Comments on watching and making films.

Wednesday, January 25, 2012

Ira Glass Talks About Producing

Ira Glass discusses the realities of producing his first feature, Mike Birbiglia's Sleepwalk With Me, in this hilarious interview -

Saturday, January 21, 2012


Steve McQueen knocks it out of the park, again, with his second feature, Shame. His first, Hunger, about IRA prisoner Bobby Sands and his hunger strike in prison was a quiet masterpiece. McQueen has re-teamed with the actor who played Sands, Michael Fassbender, and brings you the story of Brandon, a New York City high roller who's world of sex addiction is thrown into chaos when his sister, Sissy, played by Carrie Mulligan, shows up out of the blue to stay with him for a few days.

McQueen brilliantly pulls us into Brandon's world, one that is so well defined, that the slightest invasion by anyone, especially his "know no bounds" sister, throws everything in his life into complete havoc. As if his sex addiction isn't enough of a high wire when it's under control, out of control, Brandon turns into a monster before our very eyes, even going so far as to slip into a gay bar to try and deal with his needs after striking out.

Shame spares nothing, and, as such, carries an NC-17 rating, but if you are the kind of person who actually likes watching a movie for adults (and I don't mean an adult, read: pornographic, movie), then Shame is highly recommended. However, because of its graphic nature (it is considered pornographic by many), use your discretion before picking it up to watch.

Wednesday, January 18, 2012

Tinker, Tailor, Soldier, Spy

Bringing together a gaggle of British stars to bring to life this best selling novel, director Tomas Alfredson still can't seem to find the sweet spot. Not even the legendary Gary Oldman can save the story of a retired MI6 agent who is pulled back into action when it is discovered that there's a mole in the organization. With roster that includes Toby Jones, Tom Hardy, Benedict Cumberbatch, John Hurt, and Colin Firth, you would think this film would be a shoe in to be amazing, and, while some people can't praise it enough, I found it to be a bit tiresome. I don't feel like Alfredson ever really developed the proper tension to keep me in the story, and I kind of wonder how others were able to do it. It never feels like there's that much at stake, and I think that is the films primary problem. Yes, there's a mole, but... Who cares? The film did have some great scenes in it, was beautifully shot, and the production design was gorgeous, but overall it just kind of fizzled for me.

Into The Abyss

Werner Herzog returns to documentary filmmaking with Into The Abyss, a relatively even handed look at two convicted felons, friends who helped each other commit a crime, one of whom is on death row. You can tell Herzog is struggling with the fact that he is trying to make a film that may, hopefully, turn people against capitol punishment, while, at the same time, obviously fighting with his feelings towards these men, especially Michael Perry, the one who is about to be executed. Into The Abyss doesn't so much ask you the questions as lead you too them. It makes it very clear that people were murdered, in cold blood, and for very little, by these two, but always stops short of saying Perry deserves the death penalty. You can tell even Herzog isn't sure. He wants to say spare this young man, let him serve a life sentence, but Perry is so despicable, Herzog just can't seem to do that.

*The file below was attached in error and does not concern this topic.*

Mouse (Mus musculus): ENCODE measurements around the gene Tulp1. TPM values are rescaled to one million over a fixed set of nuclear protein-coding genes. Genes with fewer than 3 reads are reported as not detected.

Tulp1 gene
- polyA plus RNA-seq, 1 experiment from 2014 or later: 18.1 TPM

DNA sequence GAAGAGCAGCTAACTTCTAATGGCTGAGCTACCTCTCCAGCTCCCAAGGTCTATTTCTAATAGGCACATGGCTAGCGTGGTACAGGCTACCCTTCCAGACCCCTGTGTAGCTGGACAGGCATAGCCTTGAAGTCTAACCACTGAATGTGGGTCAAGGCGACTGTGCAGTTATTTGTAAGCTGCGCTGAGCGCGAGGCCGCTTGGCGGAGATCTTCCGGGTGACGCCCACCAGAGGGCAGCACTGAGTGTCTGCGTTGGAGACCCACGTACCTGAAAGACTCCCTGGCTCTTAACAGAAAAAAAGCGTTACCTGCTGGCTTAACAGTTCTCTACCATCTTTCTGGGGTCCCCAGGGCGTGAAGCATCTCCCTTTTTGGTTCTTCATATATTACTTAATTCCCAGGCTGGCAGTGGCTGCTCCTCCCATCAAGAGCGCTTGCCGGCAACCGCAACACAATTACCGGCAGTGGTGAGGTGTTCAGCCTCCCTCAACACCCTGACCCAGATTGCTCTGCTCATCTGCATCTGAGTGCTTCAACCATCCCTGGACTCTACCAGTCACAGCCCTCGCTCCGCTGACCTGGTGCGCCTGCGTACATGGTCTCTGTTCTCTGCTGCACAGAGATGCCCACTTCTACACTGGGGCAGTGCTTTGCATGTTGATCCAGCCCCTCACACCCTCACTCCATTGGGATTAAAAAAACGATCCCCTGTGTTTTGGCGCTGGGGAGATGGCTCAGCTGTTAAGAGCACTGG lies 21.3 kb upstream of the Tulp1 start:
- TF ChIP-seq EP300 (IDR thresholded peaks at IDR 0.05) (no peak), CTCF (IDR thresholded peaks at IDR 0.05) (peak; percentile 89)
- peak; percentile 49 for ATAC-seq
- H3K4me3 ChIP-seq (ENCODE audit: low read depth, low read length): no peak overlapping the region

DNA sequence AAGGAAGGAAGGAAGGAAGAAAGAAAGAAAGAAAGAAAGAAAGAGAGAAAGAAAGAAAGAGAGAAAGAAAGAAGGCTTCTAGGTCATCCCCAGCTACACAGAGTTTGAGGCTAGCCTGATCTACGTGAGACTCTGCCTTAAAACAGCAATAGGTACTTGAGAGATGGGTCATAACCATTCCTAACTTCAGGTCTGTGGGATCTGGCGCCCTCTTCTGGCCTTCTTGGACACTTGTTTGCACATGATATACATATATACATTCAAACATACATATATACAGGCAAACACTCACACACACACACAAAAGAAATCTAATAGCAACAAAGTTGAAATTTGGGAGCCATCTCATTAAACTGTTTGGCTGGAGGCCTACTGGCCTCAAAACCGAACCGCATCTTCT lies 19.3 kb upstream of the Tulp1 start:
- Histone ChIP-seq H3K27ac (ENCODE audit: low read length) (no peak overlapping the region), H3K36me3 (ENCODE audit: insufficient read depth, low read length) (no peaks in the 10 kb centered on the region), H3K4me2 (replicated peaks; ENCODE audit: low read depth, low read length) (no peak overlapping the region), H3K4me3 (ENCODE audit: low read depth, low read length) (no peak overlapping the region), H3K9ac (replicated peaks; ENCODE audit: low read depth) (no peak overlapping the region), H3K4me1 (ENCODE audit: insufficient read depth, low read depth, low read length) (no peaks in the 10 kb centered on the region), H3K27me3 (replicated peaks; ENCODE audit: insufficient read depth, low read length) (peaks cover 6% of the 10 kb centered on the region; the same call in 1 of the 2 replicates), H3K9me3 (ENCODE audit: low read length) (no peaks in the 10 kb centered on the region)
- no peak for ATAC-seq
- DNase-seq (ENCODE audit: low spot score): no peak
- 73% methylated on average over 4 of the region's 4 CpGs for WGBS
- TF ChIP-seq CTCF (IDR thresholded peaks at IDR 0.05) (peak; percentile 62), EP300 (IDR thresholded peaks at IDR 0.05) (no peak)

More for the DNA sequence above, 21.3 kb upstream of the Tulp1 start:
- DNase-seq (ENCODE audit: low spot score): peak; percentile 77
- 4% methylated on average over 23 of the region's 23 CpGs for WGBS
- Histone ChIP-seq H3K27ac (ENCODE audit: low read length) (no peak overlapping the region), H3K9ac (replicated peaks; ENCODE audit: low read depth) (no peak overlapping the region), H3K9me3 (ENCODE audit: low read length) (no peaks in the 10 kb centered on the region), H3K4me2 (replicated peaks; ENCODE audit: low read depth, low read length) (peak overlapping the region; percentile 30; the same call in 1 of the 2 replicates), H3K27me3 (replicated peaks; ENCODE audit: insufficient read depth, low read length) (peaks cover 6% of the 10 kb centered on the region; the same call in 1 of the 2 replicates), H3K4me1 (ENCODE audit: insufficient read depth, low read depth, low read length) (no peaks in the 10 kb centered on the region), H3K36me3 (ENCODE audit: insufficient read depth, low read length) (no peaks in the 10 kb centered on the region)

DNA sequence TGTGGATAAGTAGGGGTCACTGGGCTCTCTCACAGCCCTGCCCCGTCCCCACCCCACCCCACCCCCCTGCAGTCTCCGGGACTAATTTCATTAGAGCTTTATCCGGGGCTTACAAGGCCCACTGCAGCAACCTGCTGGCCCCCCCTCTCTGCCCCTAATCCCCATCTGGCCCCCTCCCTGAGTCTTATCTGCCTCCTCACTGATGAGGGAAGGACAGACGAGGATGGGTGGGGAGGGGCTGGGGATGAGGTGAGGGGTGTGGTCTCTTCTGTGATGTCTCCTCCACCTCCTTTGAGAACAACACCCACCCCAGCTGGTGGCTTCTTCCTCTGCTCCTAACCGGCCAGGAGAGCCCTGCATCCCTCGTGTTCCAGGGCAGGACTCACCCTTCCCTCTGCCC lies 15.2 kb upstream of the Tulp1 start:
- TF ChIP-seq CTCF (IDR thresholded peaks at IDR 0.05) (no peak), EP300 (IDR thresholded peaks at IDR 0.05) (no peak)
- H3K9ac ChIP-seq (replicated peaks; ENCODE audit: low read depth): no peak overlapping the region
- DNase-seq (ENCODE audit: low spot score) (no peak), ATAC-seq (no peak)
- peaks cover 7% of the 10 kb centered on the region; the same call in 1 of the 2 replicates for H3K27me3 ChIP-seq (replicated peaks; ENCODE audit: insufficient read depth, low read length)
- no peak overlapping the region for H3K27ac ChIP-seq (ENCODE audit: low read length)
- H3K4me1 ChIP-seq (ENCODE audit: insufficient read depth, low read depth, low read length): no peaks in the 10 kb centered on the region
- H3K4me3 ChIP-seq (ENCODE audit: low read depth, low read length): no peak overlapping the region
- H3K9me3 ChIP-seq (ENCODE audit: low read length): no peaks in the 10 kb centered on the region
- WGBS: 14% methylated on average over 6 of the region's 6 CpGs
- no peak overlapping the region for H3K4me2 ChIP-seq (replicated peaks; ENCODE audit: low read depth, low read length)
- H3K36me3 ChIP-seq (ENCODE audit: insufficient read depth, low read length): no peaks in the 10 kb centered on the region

Monday, January 9, 2012

Mission Impossible: Ghost Protocol

Tom Cruise is back for another go round as Ethan Hunt. It's hard for me to say too much about the family of MI movies (this one being the 4th), because I've only seen the first one, and that was over a decade ago (I remember not liking it that much). As for this one, it was alright. It seemed like a pretty run of the mill Hollywood action film. Supposedly Cruise did all of his own stunts for it, but, I don't really care about any of that stuff, so it doesn't really make me like it anymore. The one thing that I do want to give the MI team credit for, though, is the fact that they went a great route with shutting down the agency, and basically leaving these guys on their own with their wits and whatever else they could come up with. Other than that, I saw it once, it was alright, but I will probably never watch it again.

Matt Kazman's "Hi, I'm Philip"

Matt Kazman's "Flagpole"

Tuesday, January 3, 2012

The Adventures of Tintin

Steven Spielberg and Peter Jackson, arguably two of the biggest filmmakers of our time, have combined to produce an animated version of the classic comics series Tintin. The film stars Jamie Bell, who voices the titular character, Tintin, who buys a wooden ship, only to become embroiled in an adventure wherein he is attempting to solve a generations old mystery. Tintin is chasing down Rackham, who has stolen a piece of information from him, a clue to the mystery. He ends up on the boat of Captain Haddock, who is being held captive on his own ship by Rackham. Haddock and Tintin team up for some Indiana Jones style action, and take us along for the ride.

I loved this film. It really reminded me of seeing films like Indiana Jones when I was a kid. It was a fun adventure with universal themes, and the animation and voice acting were top notch. You can't expect much else from Spielberg, I suppose. The guy is a master at what he does.